Author

Andrey Babin

Date of Award

5-2018

Document Type

Thesis - Open Access

Degree Name

Master of Science in Aeronautics

Department

Graduate Studies

Committee Chair

Andrew R. Dattel, Ph.D.

First Committee Member

Margaret F. Klemm, Ph.D.

Second Committee Member

Cass D. Howell, Ed.D.

Abstract

Previous research has revealed that wrong identification of a failed engine during flight is not an uncommon event in an aircraft cockpit. A number of fatal accidents in the past, including the recent TransAsia Flight 235 accident, resulted from engine misidentification. Most accidents of this type happened on takeoff when pilot workload was at its highest level. This thesis consists of two research studies. For Research Study 1, a survey was created to gather opinions of airline pilots who operate twin-engine turboprop aircraft. Twenty-nine percent of respondents to the survey agreed with the statement that there could be a better method of identification of a failed engine. Thirty-four percent of respondents who provided suggestions for improvement of a current method recommended adding a visual indicator of some kind.

Research Study 2 was designed on the assumption that the current method of identification of a failed engine, called “dead leg – dead engine,” was not efficient enough, and an alternative method was introduced and tested. The alternative method was based on a visual sensory channel and it involved the use of a failed engine indicator called Engine Status Panel.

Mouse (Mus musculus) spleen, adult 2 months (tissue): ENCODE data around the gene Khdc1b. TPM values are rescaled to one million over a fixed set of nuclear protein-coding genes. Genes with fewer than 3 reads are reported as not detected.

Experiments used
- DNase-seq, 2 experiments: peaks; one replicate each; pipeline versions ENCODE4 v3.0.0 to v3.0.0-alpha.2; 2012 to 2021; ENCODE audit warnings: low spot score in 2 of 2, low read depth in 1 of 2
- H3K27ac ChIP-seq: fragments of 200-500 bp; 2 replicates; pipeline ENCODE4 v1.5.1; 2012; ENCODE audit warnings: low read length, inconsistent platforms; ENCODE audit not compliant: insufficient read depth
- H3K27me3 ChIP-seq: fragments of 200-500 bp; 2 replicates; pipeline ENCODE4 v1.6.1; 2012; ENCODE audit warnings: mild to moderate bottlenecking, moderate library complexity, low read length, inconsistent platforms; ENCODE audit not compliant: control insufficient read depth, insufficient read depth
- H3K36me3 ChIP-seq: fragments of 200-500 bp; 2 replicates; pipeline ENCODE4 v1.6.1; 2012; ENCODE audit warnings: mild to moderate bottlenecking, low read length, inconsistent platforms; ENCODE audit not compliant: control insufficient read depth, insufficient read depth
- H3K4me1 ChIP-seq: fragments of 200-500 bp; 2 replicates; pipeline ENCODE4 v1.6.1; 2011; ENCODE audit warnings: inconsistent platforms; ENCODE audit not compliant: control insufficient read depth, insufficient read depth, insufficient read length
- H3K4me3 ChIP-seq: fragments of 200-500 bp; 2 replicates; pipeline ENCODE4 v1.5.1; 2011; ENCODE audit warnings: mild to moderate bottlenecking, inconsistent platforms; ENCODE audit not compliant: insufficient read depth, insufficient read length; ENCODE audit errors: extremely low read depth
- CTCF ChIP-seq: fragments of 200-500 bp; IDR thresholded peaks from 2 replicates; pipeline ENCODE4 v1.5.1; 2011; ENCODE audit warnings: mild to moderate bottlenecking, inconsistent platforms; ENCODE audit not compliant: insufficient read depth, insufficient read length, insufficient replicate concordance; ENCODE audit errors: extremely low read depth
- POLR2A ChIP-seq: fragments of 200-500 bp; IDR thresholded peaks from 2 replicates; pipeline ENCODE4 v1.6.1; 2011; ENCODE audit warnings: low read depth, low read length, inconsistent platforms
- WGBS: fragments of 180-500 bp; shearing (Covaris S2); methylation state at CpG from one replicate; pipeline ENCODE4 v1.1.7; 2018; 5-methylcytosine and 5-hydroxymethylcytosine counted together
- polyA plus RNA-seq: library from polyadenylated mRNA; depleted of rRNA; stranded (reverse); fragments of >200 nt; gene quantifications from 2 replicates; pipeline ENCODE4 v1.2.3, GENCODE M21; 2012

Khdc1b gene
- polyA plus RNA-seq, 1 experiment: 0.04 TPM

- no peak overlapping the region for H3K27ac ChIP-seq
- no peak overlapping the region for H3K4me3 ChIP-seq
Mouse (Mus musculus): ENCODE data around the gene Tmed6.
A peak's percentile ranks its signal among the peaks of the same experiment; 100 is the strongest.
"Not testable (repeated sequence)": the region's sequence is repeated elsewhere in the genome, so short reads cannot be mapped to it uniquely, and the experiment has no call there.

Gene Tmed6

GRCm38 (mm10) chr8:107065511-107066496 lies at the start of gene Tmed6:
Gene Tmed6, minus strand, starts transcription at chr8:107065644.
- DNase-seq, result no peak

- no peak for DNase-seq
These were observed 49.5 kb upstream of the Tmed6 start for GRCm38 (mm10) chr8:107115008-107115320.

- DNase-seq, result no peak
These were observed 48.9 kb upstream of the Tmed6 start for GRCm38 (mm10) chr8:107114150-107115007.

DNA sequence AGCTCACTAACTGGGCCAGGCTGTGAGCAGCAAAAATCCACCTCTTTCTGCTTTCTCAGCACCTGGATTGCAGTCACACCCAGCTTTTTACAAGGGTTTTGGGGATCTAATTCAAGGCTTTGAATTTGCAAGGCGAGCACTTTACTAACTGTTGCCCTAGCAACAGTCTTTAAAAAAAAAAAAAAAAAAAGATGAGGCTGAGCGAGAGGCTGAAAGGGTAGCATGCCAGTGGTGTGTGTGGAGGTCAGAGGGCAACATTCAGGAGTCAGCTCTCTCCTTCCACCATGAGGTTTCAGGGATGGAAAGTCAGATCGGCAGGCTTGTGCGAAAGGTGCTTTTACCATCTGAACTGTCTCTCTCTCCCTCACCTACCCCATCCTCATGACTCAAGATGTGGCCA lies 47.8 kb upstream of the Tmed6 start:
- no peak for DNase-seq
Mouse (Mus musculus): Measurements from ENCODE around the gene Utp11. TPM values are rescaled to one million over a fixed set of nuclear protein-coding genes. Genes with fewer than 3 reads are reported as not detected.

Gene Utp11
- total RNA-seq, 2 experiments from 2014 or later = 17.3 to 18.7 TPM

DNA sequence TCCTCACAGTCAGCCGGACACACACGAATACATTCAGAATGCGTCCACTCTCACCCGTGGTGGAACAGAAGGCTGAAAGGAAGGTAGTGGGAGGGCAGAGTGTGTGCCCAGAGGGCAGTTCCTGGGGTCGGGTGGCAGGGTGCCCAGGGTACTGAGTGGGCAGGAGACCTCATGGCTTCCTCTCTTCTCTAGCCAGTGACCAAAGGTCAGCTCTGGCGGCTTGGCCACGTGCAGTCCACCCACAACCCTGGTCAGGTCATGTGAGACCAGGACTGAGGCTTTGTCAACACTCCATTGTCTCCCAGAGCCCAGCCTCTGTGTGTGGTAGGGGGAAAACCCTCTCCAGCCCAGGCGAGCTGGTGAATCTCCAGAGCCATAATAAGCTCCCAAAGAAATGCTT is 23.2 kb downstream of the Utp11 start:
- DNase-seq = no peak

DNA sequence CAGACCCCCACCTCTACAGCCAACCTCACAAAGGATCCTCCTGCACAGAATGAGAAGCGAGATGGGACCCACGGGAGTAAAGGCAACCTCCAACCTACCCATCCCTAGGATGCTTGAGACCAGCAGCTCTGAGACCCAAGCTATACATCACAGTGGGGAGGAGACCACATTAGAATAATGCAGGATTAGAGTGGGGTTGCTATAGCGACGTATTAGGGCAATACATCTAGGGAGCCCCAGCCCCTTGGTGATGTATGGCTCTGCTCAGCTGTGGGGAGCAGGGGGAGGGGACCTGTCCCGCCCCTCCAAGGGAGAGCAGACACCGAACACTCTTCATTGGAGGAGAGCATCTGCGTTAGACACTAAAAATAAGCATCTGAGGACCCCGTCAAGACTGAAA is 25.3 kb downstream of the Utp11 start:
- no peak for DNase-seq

Method: To test the proposed training method, 50 student pilots from Embry-Riddle Aeronautical University who had not obtained multi-engine rating (MEL) were sampled and assigned to two groups – either the Traditional or the Alternative method. Participants performed three takeoffs in a flight training device, and an engine failure was simulated during each takeoff. Participant accuracy of identification and response time to an engine failure were measured and compared across takeoffs and between groups. Results: Participants in the Alternative Group were able to identify a failed engine significantly faster than the participants in the Traditional Group. Additionally, Participants in the Alternative Group reported being generally less confused in regard to which engine was failing and more confident that their identification was correct. For further development of the matter, it is recommended to measure the effectiveness of the alternative method among pilots who are rated for multi-engine aircraft operations. Implementation of a visual indicator similar or identical to the Engine Status Panel in twin-engine general aviation aircraft may improve pilot response to identification of a failed engine.

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